Gordon Campbell | Parliament TV | Parliament Today | News Video | Crime | Employers | Housing | Immigration | Legal | Local Govt. | Maori | Welfare | Unions | Youth | Search

 


Underpinning democracy: the future of Archives NZ


PRESS RELEASE
8 March 2010


Underpinning democracy: the future of Archives New Zealand


News has now broken that the Government is planning to merge Archives New Zealand and the National Library into the Department of Internal Affairs. For a change with such significant potential impact, it is a huge concern that details are still not available, even though an announcement is apparently imminent.

Apart from a concern about the lack of consultation with stakeholders – all New Zealand citizens - The Archives and Records Association of New Zealand is concerned about this proposal for two reasons. One of the key roles of our national archives is to ensure the accountability of government by ensuring that it creates, maintains and makes accessible reliable records of its activities and decision-making. If the statutory independence of the Chief Archivist is removed, or if he/she reports to a chief executive of another department, this ability is compromised, as has occurred overseas. Even if statutory independence is retained in legislation, what happens in the hypothetical scenario where the Chief Archivist has concerns about the Department of Internal Affairs’ own record keeping (or destruction)? As a ‘manager’ reporting to the chief executive, the ability to take action in such a situation is likely to be severely compromised.

If such a key plank in assuring government accountability to the people of New Zealand were to be removed for small cost savings, this would constitute a significant action against our democracy. And let’s not think that our right to access records of government activity are inviolate because we live in New Zealand. In democracies we like to think similar to ours, citizens have been denied access to records, as the Heiner Affair in Australia showed not too many years ago (destruction of evidence) and Bush Adminstration actions have shown more recently .

en
ds

© Scoop Media

 
 
 
 
 
Parliament Headlines | Politics Headlines | Regional Headlines

 

Breed Laws Don’t Work: Vets On New National Dog Control Plan

It is pleasing therefore to see Louise Upston Associate Minister for Local Government calling for a comprehensive solution... However, relying on breed specific laws to manage dog aggression will not work. More>>

ALSO:

Corrections Corrected: Supreme Court Rules On Release Dates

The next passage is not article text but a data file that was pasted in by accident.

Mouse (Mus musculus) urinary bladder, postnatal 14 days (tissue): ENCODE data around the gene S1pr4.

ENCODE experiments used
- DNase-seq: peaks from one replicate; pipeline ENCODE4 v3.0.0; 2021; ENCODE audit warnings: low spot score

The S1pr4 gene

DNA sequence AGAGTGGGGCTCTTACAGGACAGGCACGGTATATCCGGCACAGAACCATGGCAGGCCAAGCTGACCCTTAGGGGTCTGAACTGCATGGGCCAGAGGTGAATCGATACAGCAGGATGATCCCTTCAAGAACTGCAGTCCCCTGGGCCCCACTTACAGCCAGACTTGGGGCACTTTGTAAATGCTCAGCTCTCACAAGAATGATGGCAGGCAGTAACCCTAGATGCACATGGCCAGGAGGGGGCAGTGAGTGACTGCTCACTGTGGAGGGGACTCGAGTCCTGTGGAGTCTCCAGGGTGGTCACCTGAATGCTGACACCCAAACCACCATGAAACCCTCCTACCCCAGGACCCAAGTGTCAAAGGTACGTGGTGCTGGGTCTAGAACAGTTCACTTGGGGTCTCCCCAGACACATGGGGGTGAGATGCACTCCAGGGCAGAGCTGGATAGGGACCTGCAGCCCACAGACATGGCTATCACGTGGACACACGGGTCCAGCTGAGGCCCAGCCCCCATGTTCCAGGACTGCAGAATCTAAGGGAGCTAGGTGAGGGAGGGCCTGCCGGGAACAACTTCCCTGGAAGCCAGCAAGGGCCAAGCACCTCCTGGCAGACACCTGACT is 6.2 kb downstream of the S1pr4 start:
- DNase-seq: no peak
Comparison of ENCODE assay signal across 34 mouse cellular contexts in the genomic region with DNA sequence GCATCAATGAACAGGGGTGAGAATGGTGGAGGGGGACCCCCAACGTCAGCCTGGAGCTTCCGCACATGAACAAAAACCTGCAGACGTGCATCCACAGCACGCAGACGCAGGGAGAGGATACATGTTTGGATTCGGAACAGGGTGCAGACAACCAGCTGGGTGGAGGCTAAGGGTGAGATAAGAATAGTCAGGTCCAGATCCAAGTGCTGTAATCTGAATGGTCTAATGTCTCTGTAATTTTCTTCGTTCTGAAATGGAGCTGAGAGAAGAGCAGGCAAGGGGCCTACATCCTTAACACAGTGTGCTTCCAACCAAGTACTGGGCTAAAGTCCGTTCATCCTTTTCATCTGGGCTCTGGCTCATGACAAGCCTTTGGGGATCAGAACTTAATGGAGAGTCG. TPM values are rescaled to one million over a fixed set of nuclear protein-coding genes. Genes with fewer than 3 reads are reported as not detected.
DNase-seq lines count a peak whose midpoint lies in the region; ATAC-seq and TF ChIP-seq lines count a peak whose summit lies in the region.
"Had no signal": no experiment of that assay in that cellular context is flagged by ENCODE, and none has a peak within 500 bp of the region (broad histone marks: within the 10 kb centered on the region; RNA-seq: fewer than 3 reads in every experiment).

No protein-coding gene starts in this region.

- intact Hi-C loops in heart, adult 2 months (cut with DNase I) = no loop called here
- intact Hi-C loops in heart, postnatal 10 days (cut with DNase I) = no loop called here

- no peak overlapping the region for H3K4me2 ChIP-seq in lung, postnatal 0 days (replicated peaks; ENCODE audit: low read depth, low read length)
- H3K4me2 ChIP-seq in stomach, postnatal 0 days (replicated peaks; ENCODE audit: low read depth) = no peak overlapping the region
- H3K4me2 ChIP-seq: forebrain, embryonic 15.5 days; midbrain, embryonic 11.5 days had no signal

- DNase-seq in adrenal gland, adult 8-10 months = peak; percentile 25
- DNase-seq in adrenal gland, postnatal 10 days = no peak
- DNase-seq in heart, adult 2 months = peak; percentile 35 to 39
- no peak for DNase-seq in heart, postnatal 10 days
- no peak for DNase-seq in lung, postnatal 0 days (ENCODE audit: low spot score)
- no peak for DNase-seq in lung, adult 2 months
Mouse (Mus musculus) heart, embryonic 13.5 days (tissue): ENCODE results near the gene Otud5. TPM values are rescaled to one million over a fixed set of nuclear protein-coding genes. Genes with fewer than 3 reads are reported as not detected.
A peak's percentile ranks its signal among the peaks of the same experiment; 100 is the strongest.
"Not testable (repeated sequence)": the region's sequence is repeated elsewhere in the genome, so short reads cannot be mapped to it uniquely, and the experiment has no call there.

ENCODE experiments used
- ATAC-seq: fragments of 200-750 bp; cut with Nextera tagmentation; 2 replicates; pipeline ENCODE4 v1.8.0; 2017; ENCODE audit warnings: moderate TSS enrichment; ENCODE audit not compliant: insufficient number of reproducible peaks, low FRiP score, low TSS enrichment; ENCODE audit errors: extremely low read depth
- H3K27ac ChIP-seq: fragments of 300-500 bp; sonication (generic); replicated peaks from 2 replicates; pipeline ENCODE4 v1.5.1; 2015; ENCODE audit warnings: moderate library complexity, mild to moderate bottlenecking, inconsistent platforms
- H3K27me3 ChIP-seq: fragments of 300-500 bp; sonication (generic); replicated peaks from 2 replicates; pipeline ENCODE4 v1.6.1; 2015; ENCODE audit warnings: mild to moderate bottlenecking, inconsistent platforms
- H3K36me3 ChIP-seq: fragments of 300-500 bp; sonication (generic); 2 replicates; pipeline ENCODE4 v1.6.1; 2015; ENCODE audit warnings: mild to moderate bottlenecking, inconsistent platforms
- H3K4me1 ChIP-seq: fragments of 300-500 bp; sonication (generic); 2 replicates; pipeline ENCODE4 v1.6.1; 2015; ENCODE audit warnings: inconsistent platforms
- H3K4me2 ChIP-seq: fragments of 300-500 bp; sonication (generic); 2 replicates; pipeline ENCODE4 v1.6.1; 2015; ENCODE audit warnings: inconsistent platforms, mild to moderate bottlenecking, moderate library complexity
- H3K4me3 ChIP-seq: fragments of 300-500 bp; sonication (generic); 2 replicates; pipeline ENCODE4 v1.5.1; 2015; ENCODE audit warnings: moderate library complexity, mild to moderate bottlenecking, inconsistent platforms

Corrections has always followed the lawful rulings of the Court in its calculation of sentence release dates. On four previous occasions, the Court of Appeal had upheld Corrections’ practices in calculating pre-sentence detention. More>>

ALSO:

Not Waiting On Select Committee: Green Party Releases Medically-Assisted Dying Policy

“Adults with a terminal illness should have the right to choose a medically assisted death,” Green Party health spokesperson Kevin Hague said. “The Green Party does not support extending assisted dying to people who aren't terminally ill because we can’t be confident that this won't further marginalise the lives of people with disabilities." More>>

ALSO:

General Election Review: Changes To Electoral Act Introduced

More effective systems in polling places and earlier counting of advanced votes are on their way through proposed changes to our electoral laws, Justice Minister Amy Adams says. More>>

Gordon Campbell: On Our Posturing At The UN

In New York, Key basically took an old May 2 Washington Post article written by Barack Obama, recycled it back to the Americans, and still scored headlines here at home… We’ve had a double serving of this kind of comfort food. More>>

ALSO:

Treaty Settlements: Bills Delayed As NZ First Pulls Support

Ngāruahine, Te Atiawa and Taranaki are reeling today as they learnt that the third and final readings of each Iwi’s Historical Treaty Settlement Bills scheduled for this Friday, have been put in jeopardy by the actions of NZ First. More>>

ALSO:

Gordon Campbell: On The Damage De-Regulation Is Doing To Fisheries And Education, Plus Kate Tempest

Our faith in the benign workings of the market – and of the light-handed regulation that goes with it – has had a body count. Back in 1992, the free market friendly Health Safety and Employment Act gutted the labour inspectorate and turned forestry, mining and other workplace sites into death traps, long before the Pike River disaster. More>>

Get More From Scoop

 

LATEST HEADLINES

 
 
 
 
 
 
 
 
 
Politics
Search Scoop  
 
 
Powered by Vodafone
NZ independent news